Byline: John McCaslin, THE WASHINGTON TIMES
A Washington lawyer logging myriad miles in his work with policy allies across the pond tells this column of having opened a few eyes at a recent dinner in Madrid with "an all-star cast of Spain's government-in-waiting, Jose Maria Aznar's Popular Party."
Conversation skidded to a halt, he says, at his passing reference - widely reported in the U.S. press, but apparently because of its nature failing to draw attention from the Spanish press - to the curious inability of Spain's Socialist prime minister, Jose Luis Zapatero, to get someone on the telephone line at the White House.
"They were stunned," the D.C. lawyer says.
Beginning in November, or so American press reports have it, Mr. Zapatero has dialed in to the White House regularly. This is ostensibly to congratulate a re-elected president whom Mr. Zapatero otherwise rails against throughout Europe for an "illegal war" in Iraq.
President Bush, who happens to understand Espanol and maybe has caught an eyeful of Mr. Zapatero's musings, has been otherwise occupied when the phone rings.
Mr. Zapatero, of course, is most famous with the White House for abruptly withdrawing Spain's troops from the Iraq coalition upon his surprise March 2004 victory, attributed by most to a terrorist attack in Madrid days before the election.
He has since pressured the European Union to be kind to Fidel Castro, and sold arms to the Cuban leader's Marxist protege who is exporting trouble in our Southern back yard, Venezuela's Hugo Chavez.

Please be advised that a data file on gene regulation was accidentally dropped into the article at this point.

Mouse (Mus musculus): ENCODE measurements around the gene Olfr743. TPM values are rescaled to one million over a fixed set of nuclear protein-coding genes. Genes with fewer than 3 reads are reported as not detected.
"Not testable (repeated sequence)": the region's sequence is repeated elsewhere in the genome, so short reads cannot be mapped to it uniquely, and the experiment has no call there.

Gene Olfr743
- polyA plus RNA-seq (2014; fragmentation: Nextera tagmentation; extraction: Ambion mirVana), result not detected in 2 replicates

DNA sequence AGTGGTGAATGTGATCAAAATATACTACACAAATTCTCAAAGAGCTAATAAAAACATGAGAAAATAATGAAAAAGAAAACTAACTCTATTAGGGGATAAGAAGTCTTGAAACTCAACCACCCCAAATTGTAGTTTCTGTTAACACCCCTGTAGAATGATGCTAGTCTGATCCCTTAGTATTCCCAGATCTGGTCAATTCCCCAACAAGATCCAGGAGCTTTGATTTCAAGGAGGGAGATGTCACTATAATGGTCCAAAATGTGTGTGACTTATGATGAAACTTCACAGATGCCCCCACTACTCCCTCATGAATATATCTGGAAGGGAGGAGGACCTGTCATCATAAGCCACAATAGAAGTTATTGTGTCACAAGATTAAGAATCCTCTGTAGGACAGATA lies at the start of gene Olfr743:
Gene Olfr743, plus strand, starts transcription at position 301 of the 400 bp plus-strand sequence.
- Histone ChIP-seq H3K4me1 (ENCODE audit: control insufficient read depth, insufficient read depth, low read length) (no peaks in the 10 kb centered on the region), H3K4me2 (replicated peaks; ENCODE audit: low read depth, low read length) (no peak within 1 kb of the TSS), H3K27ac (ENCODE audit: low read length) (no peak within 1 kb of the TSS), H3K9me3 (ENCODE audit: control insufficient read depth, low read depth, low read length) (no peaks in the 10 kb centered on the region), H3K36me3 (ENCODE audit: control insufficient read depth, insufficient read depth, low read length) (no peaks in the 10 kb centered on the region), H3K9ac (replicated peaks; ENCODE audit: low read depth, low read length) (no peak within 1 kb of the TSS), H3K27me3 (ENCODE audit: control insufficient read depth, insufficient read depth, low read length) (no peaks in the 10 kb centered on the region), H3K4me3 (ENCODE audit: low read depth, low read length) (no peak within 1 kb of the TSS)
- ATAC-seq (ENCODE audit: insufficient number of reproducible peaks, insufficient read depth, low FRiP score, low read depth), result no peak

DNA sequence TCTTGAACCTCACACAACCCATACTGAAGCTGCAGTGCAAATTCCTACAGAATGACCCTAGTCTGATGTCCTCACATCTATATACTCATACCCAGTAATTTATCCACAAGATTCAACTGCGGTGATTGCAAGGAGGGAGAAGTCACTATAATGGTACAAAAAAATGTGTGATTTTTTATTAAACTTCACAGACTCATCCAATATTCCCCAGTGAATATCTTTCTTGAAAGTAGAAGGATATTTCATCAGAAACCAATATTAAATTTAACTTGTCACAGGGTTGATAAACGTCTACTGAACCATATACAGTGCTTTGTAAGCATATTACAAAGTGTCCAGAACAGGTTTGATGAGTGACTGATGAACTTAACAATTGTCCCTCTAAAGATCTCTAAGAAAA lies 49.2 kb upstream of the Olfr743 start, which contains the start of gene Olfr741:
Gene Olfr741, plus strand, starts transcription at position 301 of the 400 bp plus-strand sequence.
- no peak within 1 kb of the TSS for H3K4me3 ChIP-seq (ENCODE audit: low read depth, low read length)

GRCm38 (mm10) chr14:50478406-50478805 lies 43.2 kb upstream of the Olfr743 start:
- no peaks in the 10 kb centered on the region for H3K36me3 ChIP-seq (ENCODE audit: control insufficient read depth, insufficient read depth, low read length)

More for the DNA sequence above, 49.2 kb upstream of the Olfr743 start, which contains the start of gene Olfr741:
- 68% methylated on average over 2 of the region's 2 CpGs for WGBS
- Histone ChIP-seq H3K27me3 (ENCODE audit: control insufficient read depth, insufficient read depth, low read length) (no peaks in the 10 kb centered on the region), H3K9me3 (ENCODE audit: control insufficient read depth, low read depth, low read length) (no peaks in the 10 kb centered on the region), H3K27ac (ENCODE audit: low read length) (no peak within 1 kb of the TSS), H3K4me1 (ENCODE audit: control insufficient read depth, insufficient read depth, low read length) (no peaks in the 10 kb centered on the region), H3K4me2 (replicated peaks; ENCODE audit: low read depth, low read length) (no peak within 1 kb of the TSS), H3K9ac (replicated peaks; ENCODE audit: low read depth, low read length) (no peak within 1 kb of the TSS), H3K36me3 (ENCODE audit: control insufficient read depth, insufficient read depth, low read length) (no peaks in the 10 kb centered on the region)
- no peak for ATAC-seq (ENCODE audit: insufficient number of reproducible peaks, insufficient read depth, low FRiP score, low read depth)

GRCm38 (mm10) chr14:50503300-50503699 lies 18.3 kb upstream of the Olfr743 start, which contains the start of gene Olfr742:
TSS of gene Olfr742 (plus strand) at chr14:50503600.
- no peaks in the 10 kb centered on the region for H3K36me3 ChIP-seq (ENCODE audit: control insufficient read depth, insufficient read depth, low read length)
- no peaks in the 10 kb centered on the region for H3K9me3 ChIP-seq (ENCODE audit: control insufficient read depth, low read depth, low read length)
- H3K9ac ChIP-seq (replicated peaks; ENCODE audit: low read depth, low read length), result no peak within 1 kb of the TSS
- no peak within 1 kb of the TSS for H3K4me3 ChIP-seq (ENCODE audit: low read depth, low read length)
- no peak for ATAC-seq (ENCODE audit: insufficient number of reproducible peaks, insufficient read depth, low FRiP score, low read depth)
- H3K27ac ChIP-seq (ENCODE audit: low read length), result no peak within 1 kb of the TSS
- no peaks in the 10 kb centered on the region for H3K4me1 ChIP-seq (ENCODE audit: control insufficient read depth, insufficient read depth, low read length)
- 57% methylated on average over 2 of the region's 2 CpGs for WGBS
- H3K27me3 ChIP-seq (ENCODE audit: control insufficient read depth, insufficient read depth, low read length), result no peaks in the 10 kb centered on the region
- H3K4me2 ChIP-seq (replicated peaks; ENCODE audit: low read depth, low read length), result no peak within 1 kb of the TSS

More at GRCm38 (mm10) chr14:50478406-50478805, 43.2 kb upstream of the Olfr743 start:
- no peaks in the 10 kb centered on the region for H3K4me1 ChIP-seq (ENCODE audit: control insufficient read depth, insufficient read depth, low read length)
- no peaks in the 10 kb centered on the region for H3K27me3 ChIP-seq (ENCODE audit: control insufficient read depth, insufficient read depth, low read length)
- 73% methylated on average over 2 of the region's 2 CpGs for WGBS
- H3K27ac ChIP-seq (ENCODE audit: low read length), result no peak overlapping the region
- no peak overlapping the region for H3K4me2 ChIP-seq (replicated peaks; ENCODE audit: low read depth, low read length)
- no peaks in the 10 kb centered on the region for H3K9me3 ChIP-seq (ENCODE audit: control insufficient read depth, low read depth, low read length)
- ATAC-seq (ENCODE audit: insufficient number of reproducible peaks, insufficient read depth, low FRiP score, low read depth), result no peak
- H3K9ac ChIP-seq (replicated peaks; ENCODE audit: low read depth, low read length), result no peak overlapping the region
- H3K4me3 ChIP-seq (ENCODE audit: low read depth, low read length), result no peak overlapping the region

Notwithstanding such peccadilloes, Mr. Zapatero persists "presumably to mask how badly he has damaged what was an historically strong relationship" fostered by his predecessor, Mr. Aznar, the lawyer says.
Although of no avail and nothing the White House likes to discuss, this has led to much derision in Los Estados Unidos.
Yet, "this only came up due to a full-court PR press that very week by Zapatero's team that all was muy bueno with Washington and hinting at a meeting with Bush in the near future. Que ridiculoso," says our lawyer, who prefers to keep his name and face out of our column.
When all else fails
An Arizona Republican is pulling no punches with President Bush and Uncle Sam when analyzing the deployment of Minutemen along his state's border with Mexico.
"What the Minutemen proved to the American people was this: The federal government can do something about illegal immigration other than to raise a white flag and surrender to the invasion on our southern border," says Rep. …